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The following account was written by Natalie G. Dawson, the 2006 American Society of Mammalogists (ASM)—American Institute of Biological Sciences (AIBS) Public Policy Fellow. Ms. Dawson, a Ph.D. student at the University of New Mexico, describes activities in which she was involved during her 3-month experience in Washington, D. C., emphasizing the relevance of this experience to her research interests and future career aspirations.

“As the 2006 ASM-AIBS Public Policy Fellow, I had the opportunity to spend 3 months in Washington, D.C. from September to December 2006. This opportunity was my first exposure to public policy at both the national and international level. The internship gave me an opportunity to be involved in activities on Capitol Hill, including hearings, briefings, and legislative meetings, as well as numerous other public policy forums around the D.C. area.

“My first 2 weeks in Washington coincided with the 109th Congress. I attended several hearings on the hill, primarily focused on climate change and the various plans and initiatives that have been outlined by members of Congress and the White House Office of Science and Technology Policy (OSTP). It was valuable to listen to scientific testimony at Congressional hearings and see how testimony is crafted, considering that scientists have only 5 minutes to discuss their research and research findings before they are questioned by members of the House and Senate, who may or may not have any experience or knowledge in the subject of the hearing. It was a clear example of how important it is for the scientific community to be able to craft compelling, scientifically sound research summaries into statements that can be communicated clearly and directly to all interested parties.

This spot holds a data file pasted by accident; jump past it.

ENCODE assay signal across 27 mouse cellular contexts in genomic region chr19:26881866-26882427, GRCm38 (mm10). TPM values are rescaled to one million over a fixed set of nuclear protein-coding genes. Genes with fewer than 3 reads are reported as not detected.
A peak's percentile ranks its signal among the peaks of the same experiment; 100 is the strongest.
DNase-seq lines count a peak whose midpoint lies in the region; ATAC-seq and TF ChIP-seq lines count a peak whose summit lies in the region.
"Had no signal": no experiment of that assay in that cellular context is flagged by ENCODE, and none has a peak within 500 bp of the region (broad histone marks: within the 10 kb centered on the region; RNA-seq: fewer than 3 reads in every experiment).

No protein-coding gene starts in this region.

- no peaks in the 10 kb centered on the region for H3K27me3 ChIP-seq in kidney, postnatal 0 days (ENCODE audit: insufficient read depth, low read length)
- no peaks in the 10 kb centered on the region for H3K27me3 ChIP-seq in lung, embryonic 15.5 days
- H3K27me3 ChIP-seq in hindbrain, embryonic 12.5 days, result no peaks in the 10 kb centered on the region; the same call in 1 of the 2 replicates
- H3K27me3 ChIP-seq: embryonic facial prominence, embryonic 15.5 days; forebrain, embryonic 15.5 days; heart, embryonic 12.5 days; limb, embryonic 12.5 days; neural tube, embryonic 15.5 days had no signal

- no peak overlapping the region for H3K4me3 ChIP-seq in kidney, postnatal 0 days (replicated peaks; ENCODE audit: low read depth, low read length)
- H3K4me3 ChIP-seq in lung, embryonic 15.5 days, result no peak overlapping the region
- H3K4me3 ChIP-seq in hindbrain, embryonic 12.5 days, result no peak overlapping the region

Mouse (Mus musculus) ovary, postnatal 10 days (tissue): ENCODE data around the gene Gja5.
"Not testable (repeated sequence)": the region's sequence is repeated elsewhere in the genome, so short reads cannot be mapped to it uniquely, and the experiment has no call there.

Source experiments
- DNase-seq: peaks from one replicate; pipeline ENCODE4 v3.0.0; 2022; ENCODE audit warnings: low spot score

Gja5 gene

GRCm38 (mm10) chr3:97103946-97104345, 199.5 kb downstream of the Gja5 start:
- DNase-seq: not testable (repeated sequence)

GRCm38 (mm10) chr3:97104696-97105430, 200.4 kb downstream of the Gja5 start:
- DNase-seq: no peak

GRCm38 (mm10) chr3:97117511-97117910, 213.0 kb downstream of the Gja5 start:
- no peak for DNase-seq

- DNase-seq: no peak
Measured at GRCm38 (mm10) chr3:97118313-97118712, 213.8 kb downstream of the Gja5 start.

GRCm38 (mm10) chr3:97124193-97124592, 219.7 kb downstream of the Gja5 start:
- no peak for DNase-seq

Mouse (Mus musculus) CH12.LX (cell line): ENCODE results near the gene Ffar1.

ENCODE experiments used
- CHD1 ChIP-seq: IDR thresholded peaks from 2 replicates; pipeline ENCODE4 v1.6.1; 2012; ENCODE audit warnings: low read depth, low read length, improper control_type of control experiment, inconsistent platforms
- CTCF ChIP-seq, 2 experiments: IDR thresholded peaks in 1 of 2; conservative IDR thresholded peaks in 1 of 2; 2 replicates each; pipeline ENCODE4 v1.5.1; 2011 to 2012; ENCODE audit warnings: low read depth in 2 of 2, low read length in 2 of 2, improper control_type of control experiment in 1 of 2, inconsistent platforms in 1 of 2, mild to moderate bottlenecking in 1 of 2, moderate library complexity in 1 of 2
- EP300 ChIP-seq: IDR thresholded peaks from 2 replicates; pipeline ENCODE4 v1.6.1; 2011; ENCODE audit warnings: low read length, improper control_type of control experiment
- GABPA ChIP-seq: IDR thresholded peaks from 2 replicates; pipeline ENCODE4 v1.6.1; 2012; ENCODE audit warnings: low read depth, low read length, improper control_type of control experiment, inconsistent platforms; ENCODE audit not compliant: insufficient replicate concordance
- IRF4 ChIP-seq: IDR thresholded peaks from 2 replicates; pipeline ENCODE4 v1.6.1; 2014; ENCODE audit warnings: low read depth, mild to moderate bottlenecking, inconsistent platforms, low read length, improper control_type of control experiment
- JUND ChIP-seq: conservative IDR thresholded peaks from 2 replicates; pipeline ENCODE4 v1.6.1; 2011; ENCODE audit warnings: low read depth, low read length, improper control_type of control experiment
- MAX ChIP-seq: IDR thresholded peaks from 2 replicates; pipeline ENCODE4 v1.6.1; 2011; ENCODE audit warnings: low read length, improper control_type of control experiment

“I was fortunate to be in Washington during an election cycle. I used this time to focus on many small projects that delved into various topics in science policy. I wrote bi-weekly public policy reports for AIBS that were disseminated to all member organizations. These articles covered both national and international science policy issues, such as federal regulation changes, agency report summaries, regional and national political races, and summaries of the November 2006 elections. I also wrote an article for the AIBS journal BioScience about postdoctoral students in the USA (Dawson, N. G. 2007. Post post-doc: are new scientists prepared for the real world? BioScience 57:16).

“One of the projects I was involved with incorporates an in-depth look at the budget history for the “environmental mission-driven agencies” such as the U. S. Fish and Wildlife Service (USFWS), U. S. Forest Service (USFS), National Oceanic and Atmospheric Agency (NOAA), National Park Service (NPS), and Environmental Protection Agency (EPA). I focused on the USFS portion of the study because of my previous experience with the Forest Service, taking the opportunity to look into budget histories for the agency as far back as 1992. The project will be part of a larger investigation that AIBS hopes to complete in Spring 2007, perhaps releasing a report about these findings to its member organizations. This project gave me the opportunity to talk with Forest Service employees and others about budget shortfalls for the agency, and the repercussions to its scientists and research programs. I also worked on a project to identify state-level science advisors to the governors, state science committees, and state science initiatives. This involved a state-by-state report of all science-related legislative and executive offices.